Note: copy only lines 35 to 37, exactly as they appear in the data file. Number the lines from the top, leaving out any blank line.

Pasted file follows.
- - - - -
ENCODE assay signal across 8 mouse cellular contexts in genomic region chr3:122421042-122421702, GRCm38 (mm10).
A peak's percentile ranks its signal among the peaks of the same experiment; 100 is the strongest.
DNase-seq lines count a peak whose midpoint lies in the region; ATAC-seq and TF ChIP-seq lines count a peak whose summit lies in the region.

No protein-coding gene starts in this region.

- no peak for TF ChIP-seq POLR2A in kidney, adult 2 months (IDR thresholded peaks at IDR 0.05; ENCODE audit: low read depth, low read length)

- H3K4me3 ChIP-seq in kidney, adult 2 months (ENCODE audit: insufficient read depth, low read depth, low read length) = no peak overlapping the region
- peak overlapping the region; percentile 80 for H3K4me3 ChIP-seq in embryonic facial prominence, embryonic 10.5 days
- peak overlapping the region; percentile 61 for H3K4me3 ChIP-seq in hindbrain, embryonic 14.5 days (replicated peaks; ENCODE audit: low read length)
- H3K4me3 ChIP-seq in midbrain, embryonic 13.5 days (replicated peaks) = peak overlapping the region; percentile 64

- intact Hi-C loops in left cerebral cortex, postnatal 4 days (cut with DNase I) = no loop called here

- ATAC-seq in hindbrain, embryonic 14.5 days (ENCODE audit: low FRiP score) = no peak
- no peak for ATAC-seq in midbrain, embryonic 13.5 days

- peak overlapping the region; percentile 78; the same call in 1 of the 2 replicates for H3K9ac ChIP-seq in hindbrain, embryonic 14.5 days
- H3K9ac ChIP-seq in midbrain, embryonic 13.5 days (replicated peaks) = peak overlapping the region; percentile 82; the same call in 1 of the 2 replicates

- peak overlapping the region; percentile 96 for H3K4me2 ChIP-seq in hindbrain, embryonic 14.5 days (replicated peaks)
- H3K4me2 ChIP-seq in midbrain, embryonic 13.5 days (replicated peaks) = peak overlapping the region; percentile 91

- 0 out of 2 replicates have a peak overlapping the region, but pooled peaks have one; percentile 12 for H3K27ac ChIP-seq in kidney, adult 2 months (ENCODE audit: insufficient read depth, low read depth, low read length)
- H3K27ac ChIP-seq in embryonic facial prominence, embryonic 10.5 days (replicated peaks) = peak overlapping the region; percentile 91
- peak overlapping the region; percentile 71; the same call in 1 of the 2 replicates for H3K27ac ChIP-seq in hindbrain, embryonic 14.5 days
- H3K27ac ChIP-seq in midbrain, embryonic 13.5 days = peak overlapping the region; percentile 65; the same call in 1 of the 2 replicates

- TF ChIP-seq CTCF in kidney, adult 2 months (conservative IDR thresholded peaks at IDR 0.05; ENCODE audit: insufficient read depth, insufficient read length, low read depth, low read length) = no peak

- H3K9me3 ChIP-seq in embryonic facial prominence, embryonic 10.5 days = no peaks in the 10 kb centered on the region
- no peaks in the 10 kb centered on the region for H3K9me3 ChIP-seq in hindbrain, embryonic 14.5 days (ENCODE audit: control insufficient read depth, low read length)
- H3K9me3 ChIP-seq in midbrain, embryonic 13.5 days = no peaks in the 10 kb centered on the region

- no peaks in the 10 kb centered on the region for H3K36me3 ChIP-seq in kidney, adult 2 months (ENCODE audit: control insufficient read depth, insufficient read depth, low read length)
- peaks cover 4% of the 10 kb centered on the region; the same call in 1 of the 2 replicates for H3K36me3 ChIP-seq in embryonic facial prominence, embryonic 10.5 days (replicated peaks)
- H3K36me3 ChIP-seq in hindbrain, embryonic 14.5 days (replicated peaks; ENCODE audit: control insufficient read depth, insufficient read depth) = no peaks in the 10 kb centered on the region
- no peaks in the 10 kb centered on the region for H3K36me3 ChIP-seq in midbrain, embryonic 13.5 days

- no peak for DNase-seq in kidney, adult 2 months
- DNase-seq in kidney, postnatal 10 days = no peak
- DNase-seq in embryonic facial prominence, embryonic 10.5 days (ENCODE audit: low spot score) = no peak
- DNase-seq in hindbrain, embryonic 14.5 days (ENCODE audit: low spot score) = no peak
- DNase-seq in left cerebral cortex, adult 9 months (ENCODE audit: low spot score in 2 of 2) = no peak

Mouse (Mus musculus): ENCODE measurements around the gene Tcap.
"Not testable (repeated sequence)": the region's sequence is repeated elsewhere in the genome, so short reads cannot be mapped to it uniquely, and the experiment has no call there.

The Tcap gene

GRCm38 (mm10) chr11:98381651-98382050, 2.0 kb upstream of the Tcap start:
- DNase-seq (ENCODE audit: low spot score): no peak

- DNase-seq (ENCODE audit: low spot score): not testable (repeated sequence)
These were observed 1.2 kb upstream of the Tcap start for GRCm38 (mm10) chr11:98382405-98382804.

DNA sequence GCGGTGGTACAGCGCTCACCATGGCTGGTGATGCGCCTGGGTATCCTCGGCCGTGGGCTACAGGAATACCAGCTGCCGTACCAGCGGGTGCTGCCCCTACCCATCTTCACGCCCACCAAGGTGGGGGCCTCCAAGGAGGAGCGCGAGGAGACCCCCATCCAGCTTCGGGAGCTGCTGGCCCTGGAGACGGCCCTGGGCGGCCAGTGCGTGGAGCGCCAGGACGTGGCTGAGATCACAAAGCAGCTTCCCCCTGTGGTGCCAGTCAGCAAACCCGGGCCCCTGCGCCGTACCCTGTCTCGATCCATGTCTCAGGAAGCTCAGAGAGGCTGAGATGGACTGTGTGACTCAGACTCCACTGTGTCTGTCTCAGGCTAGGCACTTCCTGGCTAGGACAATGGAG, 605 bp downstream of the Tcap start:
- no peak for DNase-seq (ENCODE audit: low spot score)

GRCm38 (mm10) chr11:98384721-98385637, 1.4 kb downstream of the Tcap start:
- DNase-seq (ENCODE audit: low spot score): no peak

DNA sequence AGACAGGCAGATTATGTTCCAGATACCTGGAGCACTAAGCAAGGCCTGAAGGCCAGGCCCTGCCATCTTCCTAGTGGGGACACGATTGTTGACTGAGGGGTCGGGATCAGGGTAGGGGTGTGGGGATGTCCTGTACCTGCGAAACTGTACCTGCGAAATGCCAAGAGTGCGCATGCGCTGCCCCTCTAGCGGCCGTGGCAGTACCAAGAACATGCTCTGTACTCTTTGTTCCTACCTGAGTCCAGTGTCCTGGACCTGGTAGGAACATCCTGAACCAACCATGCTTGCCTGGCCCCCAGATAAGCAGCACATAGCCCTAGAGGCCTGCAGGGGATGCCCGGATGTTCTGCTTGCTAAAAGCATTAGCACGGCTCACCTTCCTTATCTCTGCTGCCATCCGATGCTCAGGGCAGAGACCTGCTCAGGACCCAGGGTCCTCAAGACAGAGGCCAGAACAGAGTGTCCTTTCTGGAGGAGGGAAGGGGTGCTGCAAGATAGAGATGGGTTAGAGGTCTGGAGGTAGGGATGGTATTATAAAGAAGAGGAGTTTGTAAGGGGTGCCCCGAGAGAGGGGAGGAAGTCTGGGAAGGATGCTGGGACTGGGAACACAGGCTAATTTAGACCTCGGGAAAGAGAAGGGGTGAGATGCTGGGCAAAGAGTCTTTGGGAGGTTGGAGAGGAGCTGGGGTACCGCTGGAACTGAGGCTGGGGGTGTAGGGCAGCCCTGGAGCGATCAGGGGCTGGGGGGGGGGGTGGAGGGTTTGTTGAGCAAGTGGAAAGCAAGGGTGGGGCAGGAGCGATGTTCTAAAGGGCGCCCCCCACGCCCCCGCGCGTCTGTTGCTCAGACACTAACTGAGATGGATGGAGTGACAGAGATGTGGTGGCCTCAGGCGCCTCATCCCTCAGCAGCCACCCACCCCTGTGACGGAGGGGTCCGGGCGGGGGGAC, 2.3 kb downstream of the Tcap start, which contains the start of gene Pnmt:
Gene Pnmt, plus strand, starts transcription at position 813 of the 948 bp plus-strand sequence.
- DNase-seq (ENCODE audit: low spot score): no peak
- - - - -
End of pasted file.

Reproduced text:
"Not testable (repeated sequence)": the region's sequence is repeated elsewhere in the genome, so short reads cannot be mapped to it uniquely, and the experiment has no call there.

The Tcap gene

GRCm38 (mm10) chr11:98381651-98382050, 2.0 kb upstream of the Tcap start: